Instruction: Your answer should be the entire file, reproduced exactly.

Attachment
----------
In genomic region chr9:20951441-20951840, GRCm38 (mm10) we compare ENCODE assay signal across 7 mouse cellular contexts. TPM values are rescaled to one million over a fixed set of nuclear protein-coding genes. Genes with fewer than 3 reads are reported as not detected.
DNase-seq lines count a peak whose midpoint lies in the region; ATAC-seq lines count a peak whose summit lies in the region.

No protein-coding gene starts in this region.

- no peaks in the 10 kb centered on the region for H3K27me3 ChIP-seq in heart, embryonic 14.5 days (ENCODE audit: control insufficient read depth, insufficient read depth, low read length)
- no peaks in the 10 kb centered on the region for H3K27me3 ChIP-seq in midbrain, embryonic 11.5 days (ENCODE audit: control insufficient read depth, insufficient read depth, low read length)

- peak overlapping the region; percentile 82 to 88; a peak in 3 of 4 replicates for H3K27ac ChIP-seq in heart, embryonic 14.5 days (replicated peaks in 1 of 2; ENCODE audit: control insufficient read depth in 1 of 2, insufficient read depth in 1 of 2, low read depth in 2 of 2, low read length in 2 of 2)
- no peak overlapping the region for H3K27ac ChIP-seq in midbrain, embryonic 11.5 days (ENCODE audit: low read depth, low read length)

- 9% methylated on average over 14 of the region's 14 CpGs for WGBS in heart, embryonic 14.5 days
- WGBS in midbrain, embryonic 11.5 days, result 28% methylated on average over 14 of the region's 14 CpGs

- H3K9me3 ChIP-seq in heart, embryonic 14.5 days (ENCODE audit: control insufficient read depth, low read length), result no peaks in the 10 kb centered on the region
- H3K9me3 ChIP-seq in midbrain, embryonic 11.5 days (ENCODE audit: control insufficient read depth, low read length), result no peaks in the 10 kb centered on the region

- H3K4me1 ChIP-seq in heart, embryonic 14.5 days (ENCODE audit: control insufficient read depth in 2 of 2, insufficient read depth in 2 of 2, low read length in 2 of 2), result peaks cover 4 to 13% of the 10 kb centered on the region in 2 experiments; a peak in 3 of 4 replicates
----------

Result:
In genomic region chr9:20951441-20951840, GRCm38 (mm10) we compare ENCODE assay signal across 7 mouse cellular contexts. TPM values are rescaled to one million over a fixed set of nuclear protein-coding genes. Genes with fewer than 3 reads are reported as not detected.
DNase-seq lines count a peak whose midpoint lies in the region; ATAC-seq lines count a peak whose summit lies in the region.

No protein-coding gene starts in this region.

- no peaks in the 10 kb centered on the region for H3K27me3 ChIP-seq in heart, embryonic 14.5 days (ENCODE audit: control insufficient read depth, insufficient read depth, low read length)
- no peaks in the 10 kb centered on the region for H3K27me3 ChIP-seq in midbrain, embryonic 11.5 days (ENCODE audit: control insufficient read depth, insufficient read depth, low read length)

- peak overlapping the region; percentile 82 to 88; a peak in 3 of 4 replicates for H3K27ac ChIP-seq in heart, embryonic 14.5 days (replicated peaks in 1 of 2; ENCODE audit: control insufficient read depth in 1 of 2, insufficient read depth in 1 of 2, low read depth in 2 of 2, low read length in 2 of 2)
- no peak overlapping the region for H3K27ac ChIP-seq in midbrain, embryonic 11.5 days (ENCODE audit: low read depth, low read length)

- 9% methylated on average over 14 of the region's 14 CpGs for WGBS in heart, embryonic 14.5 days
- WGBS in midbrain, embryonic 11.5 days, result 28% methylated on average over 14 of the region's 14 CpGs

- H3K9me3 ChIP-seq in heart, embryonic 14.5 days (ENCODE audit: control insufficient read depth, low read length), result no peaks in the 10 kb centered on the region
- H3K9me3 ChIP-seq in midbrain, embryonic 11.5 days (ENCODE audit: control insufficient read depth, low read length), result no peaks in the 10 kb centered on the region

- H3K4me1 ChIP-seq in heart, embryonic 14.5 days (ENCODE audit: control insufficient read depth in 2 of 2, insufficient read depth in 2 of 2, low read length in 2 of 2), result peaks cover 4 to 13% of the 10 kb centered on the region in 2 experiments; a peak in 3 of 4 replicates